Toluene Laser-Induced Fluorescence (LIF) Imaging of Supersonic Flow within a Diverging Duct
Non-intrusive optical diagnostic tools are becoming increasingly popular in various fields. The potential of LIF imaging as a tool to measure various flow field parameters, which can aid in observing mixing and reaction chemistry, has been realised by several researchers particularly in the combustion community [1-3]. The strong dependence of toluene-LIF on parameters such as temperature and oxygen partial pressure, and the available photophysical studies on toluene have made this tracer attractive for studying different gaseous flows. Examples include the temperature and oxygen measurements shown by Koban et. al. [4, 5]. Such work has mainly focused on engine related conditions involving high temperatures. Yoo et. al. use toluene-LIF imaging for flow visualization and quantitative thermometry behind the incident and reflected shocks within a shock tube . The lowest temperature measured in their study is 296 K. However, in this study toluene-LIF imaging is applied at low temperatures that are applicable to supersonic flows. The geometry of the duct utilised in this work is designed as a model system for the synthesis of nanoparticles from the gas phase, using gasdynamic shocks within a supersonic reactor with diverging walls. An injector mixes a gaseous metal-organic precursor into the subsonic region of the flow and the shock system downstream of the reactor provides high temperatures in which the precursor decomposition and particle synthesis is initiated. Further details of this reactor may be found in . The aim is to utilize toluene-LIF imaging in order to study the mixture formation and flow conditions for various injectors and to provide validation data for computational fluid dynamic (CFD) simulations of the reactor. In this paper the first set of data comprising of instantaneous LIF images obtained for four different injector flows that are seeded with a toluene-N2 gasmixture are presented, revealing qualitative differences in flow structure. The flow within the duct, with one injector (essentially a symmetric aerofoil body) in place but no flow through it, is visualized using schlieren. Initial CFD simulations comprise only the duct flow and have been performed using the ANSYS CFX commercial code. These are compared to the expermiental observations.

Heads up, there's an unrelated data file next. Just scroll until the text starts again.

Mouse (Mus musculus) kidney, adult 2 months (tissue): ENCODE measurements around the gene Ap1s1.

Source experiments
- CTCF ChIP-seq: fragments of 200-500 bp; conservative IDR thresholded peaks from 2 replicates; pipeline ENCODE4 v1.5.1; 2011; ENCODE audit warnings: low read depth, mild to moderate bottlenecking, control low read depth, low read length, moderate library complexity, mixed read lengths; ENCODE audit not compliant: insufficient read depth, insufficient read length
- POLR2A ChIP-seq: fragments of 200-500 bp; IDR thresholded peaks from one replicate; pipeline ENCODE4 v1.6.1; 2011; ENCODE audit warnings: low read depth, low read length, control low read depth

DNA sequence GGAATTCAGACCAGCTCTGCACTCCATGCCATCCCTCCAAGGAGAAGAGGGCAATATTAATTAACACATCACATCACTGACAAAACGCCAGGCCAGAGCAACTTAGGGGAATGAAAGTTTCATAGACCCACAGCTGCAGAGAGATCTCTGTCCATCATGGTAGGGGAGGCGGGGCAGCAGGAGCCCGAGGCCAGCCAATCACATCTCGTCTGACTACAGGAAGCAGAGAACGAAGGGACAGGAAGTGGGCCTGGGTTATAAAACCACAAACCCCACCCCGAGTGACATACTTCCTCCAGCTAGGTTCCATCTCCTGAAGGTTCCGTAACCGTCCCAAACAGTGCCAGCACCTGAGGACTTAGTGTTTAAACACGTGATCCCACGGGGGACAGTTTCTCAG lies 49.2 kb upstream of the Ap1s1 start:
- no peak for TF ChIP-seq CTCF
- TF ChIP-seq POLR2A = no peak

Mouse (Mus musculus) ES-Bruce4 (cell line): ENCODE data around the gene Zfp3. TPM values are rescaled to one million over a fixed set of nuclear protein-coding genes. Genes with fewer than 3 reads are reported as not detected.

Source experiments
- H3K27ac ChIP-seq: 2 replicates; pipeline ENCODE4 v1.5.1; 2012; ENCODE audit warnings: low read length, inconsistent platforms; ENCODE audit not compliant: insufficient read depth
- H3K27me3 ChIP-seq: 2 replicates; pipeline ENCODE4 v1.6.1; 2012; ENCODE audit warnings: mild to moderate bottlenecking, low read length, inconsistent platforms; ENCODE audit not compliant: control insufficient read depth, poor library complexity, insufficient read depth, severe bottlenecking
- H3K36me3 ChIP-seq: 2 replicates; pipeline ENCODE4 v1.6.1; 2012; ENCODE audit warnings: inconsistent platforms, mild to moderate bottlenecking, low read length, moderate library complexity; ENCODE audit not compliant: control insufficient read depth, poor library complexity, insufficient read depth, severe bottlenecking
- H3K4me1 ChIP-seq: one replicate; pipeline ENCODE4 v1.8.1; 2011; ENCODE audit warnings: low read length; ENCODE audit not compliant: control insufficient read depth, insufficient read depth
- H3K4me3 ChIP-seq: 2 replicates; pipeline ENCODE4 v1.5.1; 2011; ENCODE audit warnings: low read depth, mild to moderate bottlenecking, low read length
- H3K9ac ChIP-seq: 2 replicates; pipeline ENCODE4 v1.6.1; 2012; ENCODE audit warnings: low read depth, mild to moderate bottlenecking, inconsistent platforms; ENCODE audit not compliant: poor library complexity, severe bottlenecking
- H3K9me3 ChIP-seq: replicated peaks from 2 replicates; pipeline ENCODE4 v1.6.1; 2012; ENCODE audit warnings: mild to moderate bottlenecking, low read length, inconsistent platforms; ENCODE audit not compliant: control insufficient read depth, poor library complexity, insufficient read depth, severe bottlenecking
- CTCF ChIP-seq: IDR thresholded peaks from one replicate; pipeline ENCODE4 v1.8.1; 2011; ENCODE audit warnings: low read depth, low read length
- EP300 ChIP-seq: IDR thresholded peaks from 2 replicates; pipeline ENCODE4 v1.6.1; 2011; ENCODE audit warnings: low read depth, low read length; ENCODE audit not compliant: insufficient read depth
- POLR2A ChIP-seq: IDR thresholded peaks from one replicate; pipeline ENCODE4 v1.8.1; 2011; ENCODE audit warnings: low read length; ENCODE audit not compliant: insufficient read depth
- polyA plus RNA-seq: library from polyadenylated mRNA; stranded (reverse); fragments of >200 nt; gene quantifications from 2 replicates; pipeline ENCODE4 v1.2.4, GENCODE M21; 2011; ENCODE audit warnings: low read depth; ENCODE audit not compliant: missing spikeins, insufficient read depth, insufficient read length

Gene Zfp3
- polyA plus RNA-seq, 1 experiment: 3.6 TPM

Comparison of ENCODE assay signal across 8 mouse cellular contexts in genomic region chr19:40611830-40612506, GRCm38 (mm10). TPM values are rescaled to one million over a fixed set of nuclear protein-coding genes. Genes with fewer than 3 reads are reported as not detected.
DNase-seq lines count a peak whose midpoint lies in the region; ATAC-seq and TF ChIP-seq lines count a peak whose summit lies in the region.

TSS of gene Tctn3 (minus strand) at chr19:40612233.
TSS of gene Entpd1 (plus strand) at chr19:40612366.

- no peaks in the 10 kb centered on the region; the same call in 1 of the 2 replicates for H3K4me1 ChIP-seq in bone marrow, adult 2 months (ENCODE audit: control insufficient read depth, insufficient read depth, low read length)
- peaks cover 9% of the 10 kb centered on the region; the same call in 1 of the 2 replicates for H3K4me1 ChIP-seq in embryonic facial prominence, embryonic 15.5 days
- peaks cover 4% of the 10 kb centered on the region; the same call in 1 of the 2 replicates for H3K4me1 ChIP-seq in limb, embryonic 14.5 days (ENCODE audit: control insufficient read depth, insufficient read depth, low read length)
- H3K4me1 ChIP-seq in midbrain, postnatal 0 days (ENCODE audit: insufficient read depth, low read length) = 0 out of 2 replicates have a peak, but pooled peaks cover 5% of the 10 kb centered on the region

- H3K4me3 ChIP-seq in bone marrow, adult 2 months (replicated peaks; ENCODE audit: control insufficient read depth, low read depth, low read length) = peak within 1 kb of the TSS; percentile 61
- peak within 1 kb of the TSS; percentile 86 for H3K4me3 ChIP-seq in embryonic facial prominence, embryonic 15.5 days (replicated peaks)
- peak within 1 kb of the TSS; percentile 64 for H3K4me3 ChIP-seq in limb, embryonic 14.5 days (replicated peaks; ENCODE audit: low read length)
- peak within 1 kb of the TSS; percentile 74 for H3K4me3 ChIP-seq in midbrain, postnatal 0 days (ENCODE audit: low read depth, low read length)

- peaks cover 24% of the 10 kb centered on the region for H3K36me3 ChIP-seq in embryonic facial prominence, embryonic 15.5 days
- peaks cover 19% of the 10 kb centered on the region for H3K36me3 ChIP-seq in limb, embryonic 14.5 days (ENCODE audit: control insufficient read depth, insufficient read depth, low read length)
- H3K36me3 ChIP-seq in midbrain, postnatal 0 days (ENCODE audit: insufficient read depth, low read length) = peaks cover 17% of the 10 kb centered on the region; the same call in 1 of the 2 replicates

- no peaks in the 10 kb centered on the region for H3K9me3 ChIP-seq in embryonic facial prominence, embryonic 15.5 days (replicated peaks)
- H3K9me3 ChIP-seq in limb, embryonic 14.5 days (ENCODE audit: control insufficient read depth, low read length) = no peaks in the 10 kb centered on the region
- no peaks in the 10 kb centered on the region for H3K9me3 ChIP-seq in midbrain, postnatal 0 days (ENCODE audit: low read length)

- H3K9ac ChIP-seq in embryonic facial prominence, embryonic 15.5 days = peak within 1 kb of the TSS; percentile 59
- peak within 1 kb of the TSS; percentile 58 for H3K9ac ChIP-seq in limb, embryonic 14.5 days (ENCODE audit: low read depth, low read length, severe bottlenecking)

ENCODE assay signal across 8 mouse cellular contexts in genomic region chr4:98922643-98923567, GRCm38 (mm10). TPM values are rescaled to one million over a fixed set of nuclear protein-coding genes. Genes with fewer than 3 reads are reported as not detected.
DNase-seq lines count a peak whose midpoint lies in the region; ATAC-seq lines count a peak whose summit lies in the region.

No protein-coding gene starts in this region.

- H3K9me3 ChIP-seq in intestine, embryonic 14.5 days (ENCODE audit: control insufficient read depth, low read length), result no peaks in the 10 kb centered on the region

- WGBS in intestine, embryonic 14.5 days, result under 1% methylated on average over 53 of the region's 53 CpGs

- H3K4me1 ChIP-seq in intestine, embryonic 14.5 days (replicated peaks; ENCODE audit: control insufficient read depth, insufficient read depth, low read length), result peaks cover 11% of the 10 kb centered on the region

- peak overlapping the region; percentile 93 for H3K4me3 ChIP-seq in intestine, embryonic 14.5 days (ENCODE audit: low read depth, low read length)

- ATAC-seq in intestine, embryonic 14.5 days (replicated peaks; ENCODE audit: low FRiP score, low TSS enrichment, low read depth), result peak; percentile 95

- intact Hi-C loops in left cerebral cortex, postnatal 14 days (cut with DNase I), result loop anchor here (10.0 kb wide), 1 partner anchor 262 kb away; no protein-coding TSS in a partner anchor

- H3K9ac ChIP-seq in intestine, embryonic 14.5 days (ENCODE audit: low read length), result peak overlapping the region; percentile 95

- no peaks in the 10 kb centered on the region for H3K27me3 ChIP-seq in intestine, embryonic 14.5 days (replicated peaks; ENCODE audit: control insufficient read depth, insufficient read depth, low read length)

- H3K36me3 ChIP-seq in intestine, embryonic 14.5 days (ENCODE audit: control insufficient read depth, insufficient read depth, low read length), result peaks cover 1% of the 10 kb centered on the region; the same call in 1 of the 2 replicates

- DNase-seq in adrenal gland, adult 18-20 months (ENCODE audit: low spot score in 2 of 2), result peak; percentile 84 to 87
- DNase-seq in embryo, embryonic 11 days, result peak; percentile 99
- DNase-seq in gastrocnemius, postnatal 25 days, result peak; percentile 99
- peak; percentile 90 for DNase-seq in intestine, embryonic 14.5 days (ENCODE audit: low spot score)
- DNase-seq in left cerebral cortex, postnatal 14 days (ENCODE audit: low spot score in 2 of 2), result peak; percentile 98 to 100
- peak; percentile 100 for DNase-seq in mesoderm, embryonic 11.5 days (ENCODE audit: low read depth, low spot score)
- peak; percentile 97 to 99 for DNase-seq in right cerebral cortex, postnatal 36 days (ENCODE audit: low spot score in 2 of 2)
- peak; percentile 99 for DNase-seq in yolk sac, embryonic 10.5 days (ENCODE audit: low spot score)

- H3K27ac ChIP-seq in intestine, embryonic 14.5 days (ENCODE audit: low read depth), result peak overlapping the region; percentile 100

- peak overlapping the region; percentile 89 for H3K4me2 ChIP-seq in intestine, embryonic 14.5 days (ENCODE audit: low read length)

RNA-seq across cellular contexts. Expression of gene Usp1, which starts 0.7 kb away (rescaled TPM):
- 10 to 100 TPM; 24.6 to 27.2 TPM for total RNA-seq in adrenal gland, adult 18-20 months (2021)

KeywordsComputational Fluid Dynamic Supersonic Flow Computational Fluid Dynamic Simulation Schlieren Image Shock System
Unable to display preview. Download preview PDF.
- 1.Hanson, R.K.: Proc. Combust. Inst. 21, 1677 (1986)Google Scholar
- 2.Wolfrum, J.: Proc. Combust. Inst. 27, 1 (1998)Google Scholar
- 8.Grozna, A., et al.: 26th International Symposium on Shock Waves, vol. 2, p. 857 (2009)Google Scholar
- 9.Dean, J.A.: Lange’s handbook of chemistry, 5th edn., p. 672. McGraw-Hill (1999)Google Scholar